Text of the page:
The system shrank, but its unfairness grew.

When youth of color are arrested, they are more likely to be detained than their white peers.

We go to the The Sentencing Project for a study on youth incarceration. 

Below are excerpts from the study

Critical Points

Youth incarceration is most commonly measured by a one-day count every October. This results in a vast undercount, especially amongst detained youths.

  • 31 youths charged with drug offenses are detained for each one measured in the one-day count.
  • 25 youths charged with public order offenses are detained for each one measured in the one-day count.
  • 18 youths charged with property offenses are detained for each one measured in the one-day count.
  • 11 youths charged with person offenses are detained for each one measured in the one-day count.

Likelihood of detention by race and ethnicity in 2019:

  • Latinx youth – 32%
  • Black youth – 29%
  • Asian/NHPI youth – 26%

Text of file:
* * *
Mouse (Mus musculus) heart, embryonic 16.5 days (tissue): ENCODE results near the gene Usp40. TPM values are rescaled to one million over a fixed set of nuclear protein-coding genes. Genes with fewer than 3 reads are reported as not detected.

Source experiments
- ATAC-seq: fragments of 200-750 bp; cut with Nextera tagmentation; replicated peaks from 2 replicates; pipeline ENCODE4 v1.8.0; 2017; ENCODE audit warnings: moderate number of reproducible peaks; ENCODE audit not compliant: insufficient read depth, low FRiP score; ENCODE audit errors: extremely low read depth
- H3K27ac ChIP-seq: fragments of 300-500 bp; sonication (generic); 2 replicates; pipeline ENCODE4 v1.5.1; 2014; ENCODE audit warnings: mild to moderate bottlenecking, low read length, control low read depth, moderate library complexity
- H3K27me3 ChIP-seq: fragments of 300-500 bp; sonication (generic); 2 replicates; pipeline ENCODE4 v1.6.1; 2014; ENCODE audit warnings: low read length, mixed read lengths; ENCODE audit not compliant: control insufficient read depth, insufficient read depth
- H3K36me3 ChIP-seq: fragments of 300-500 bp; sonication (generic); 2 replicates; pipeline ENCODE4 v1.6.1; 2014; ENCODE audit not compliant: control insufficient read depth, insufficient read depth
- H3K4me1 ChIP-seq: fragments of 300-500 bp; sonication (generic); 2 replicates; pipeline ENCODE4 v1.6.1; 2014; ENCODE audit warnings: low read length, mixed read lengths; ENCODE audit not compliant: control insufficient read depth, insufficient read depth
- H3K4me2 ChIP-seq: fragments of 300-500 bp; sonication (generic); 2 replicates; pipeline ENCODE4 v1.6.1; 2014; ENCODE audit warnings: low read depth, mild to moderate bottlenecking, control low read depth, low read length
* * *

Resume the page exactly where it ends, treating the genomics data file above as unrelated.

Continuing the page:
• Tribal youth – 25%
  • White youth – 20%

Likelihood of commitment by race and ethnicity in 2019

  • All youth – 7.6%
  • Latinx youth – 9.3%
  • Black youth – 9.3%
  • Tribal youth – 7.9%
  • Asian/NHPI youth – 5.6%
  • White youth – 5.6%

Over the past 10 years, the likelihood of detention for white youth and Tribal youth has remained about the same. However, Latino youth’s likelihood increased by 4%; Black youth’s increased by 3%; Asian/Native Hawaiian/Pacific Islander increased by 5%.

VISUAL Breakdown

Above: A graphic depicting the miscount of youths in detention.

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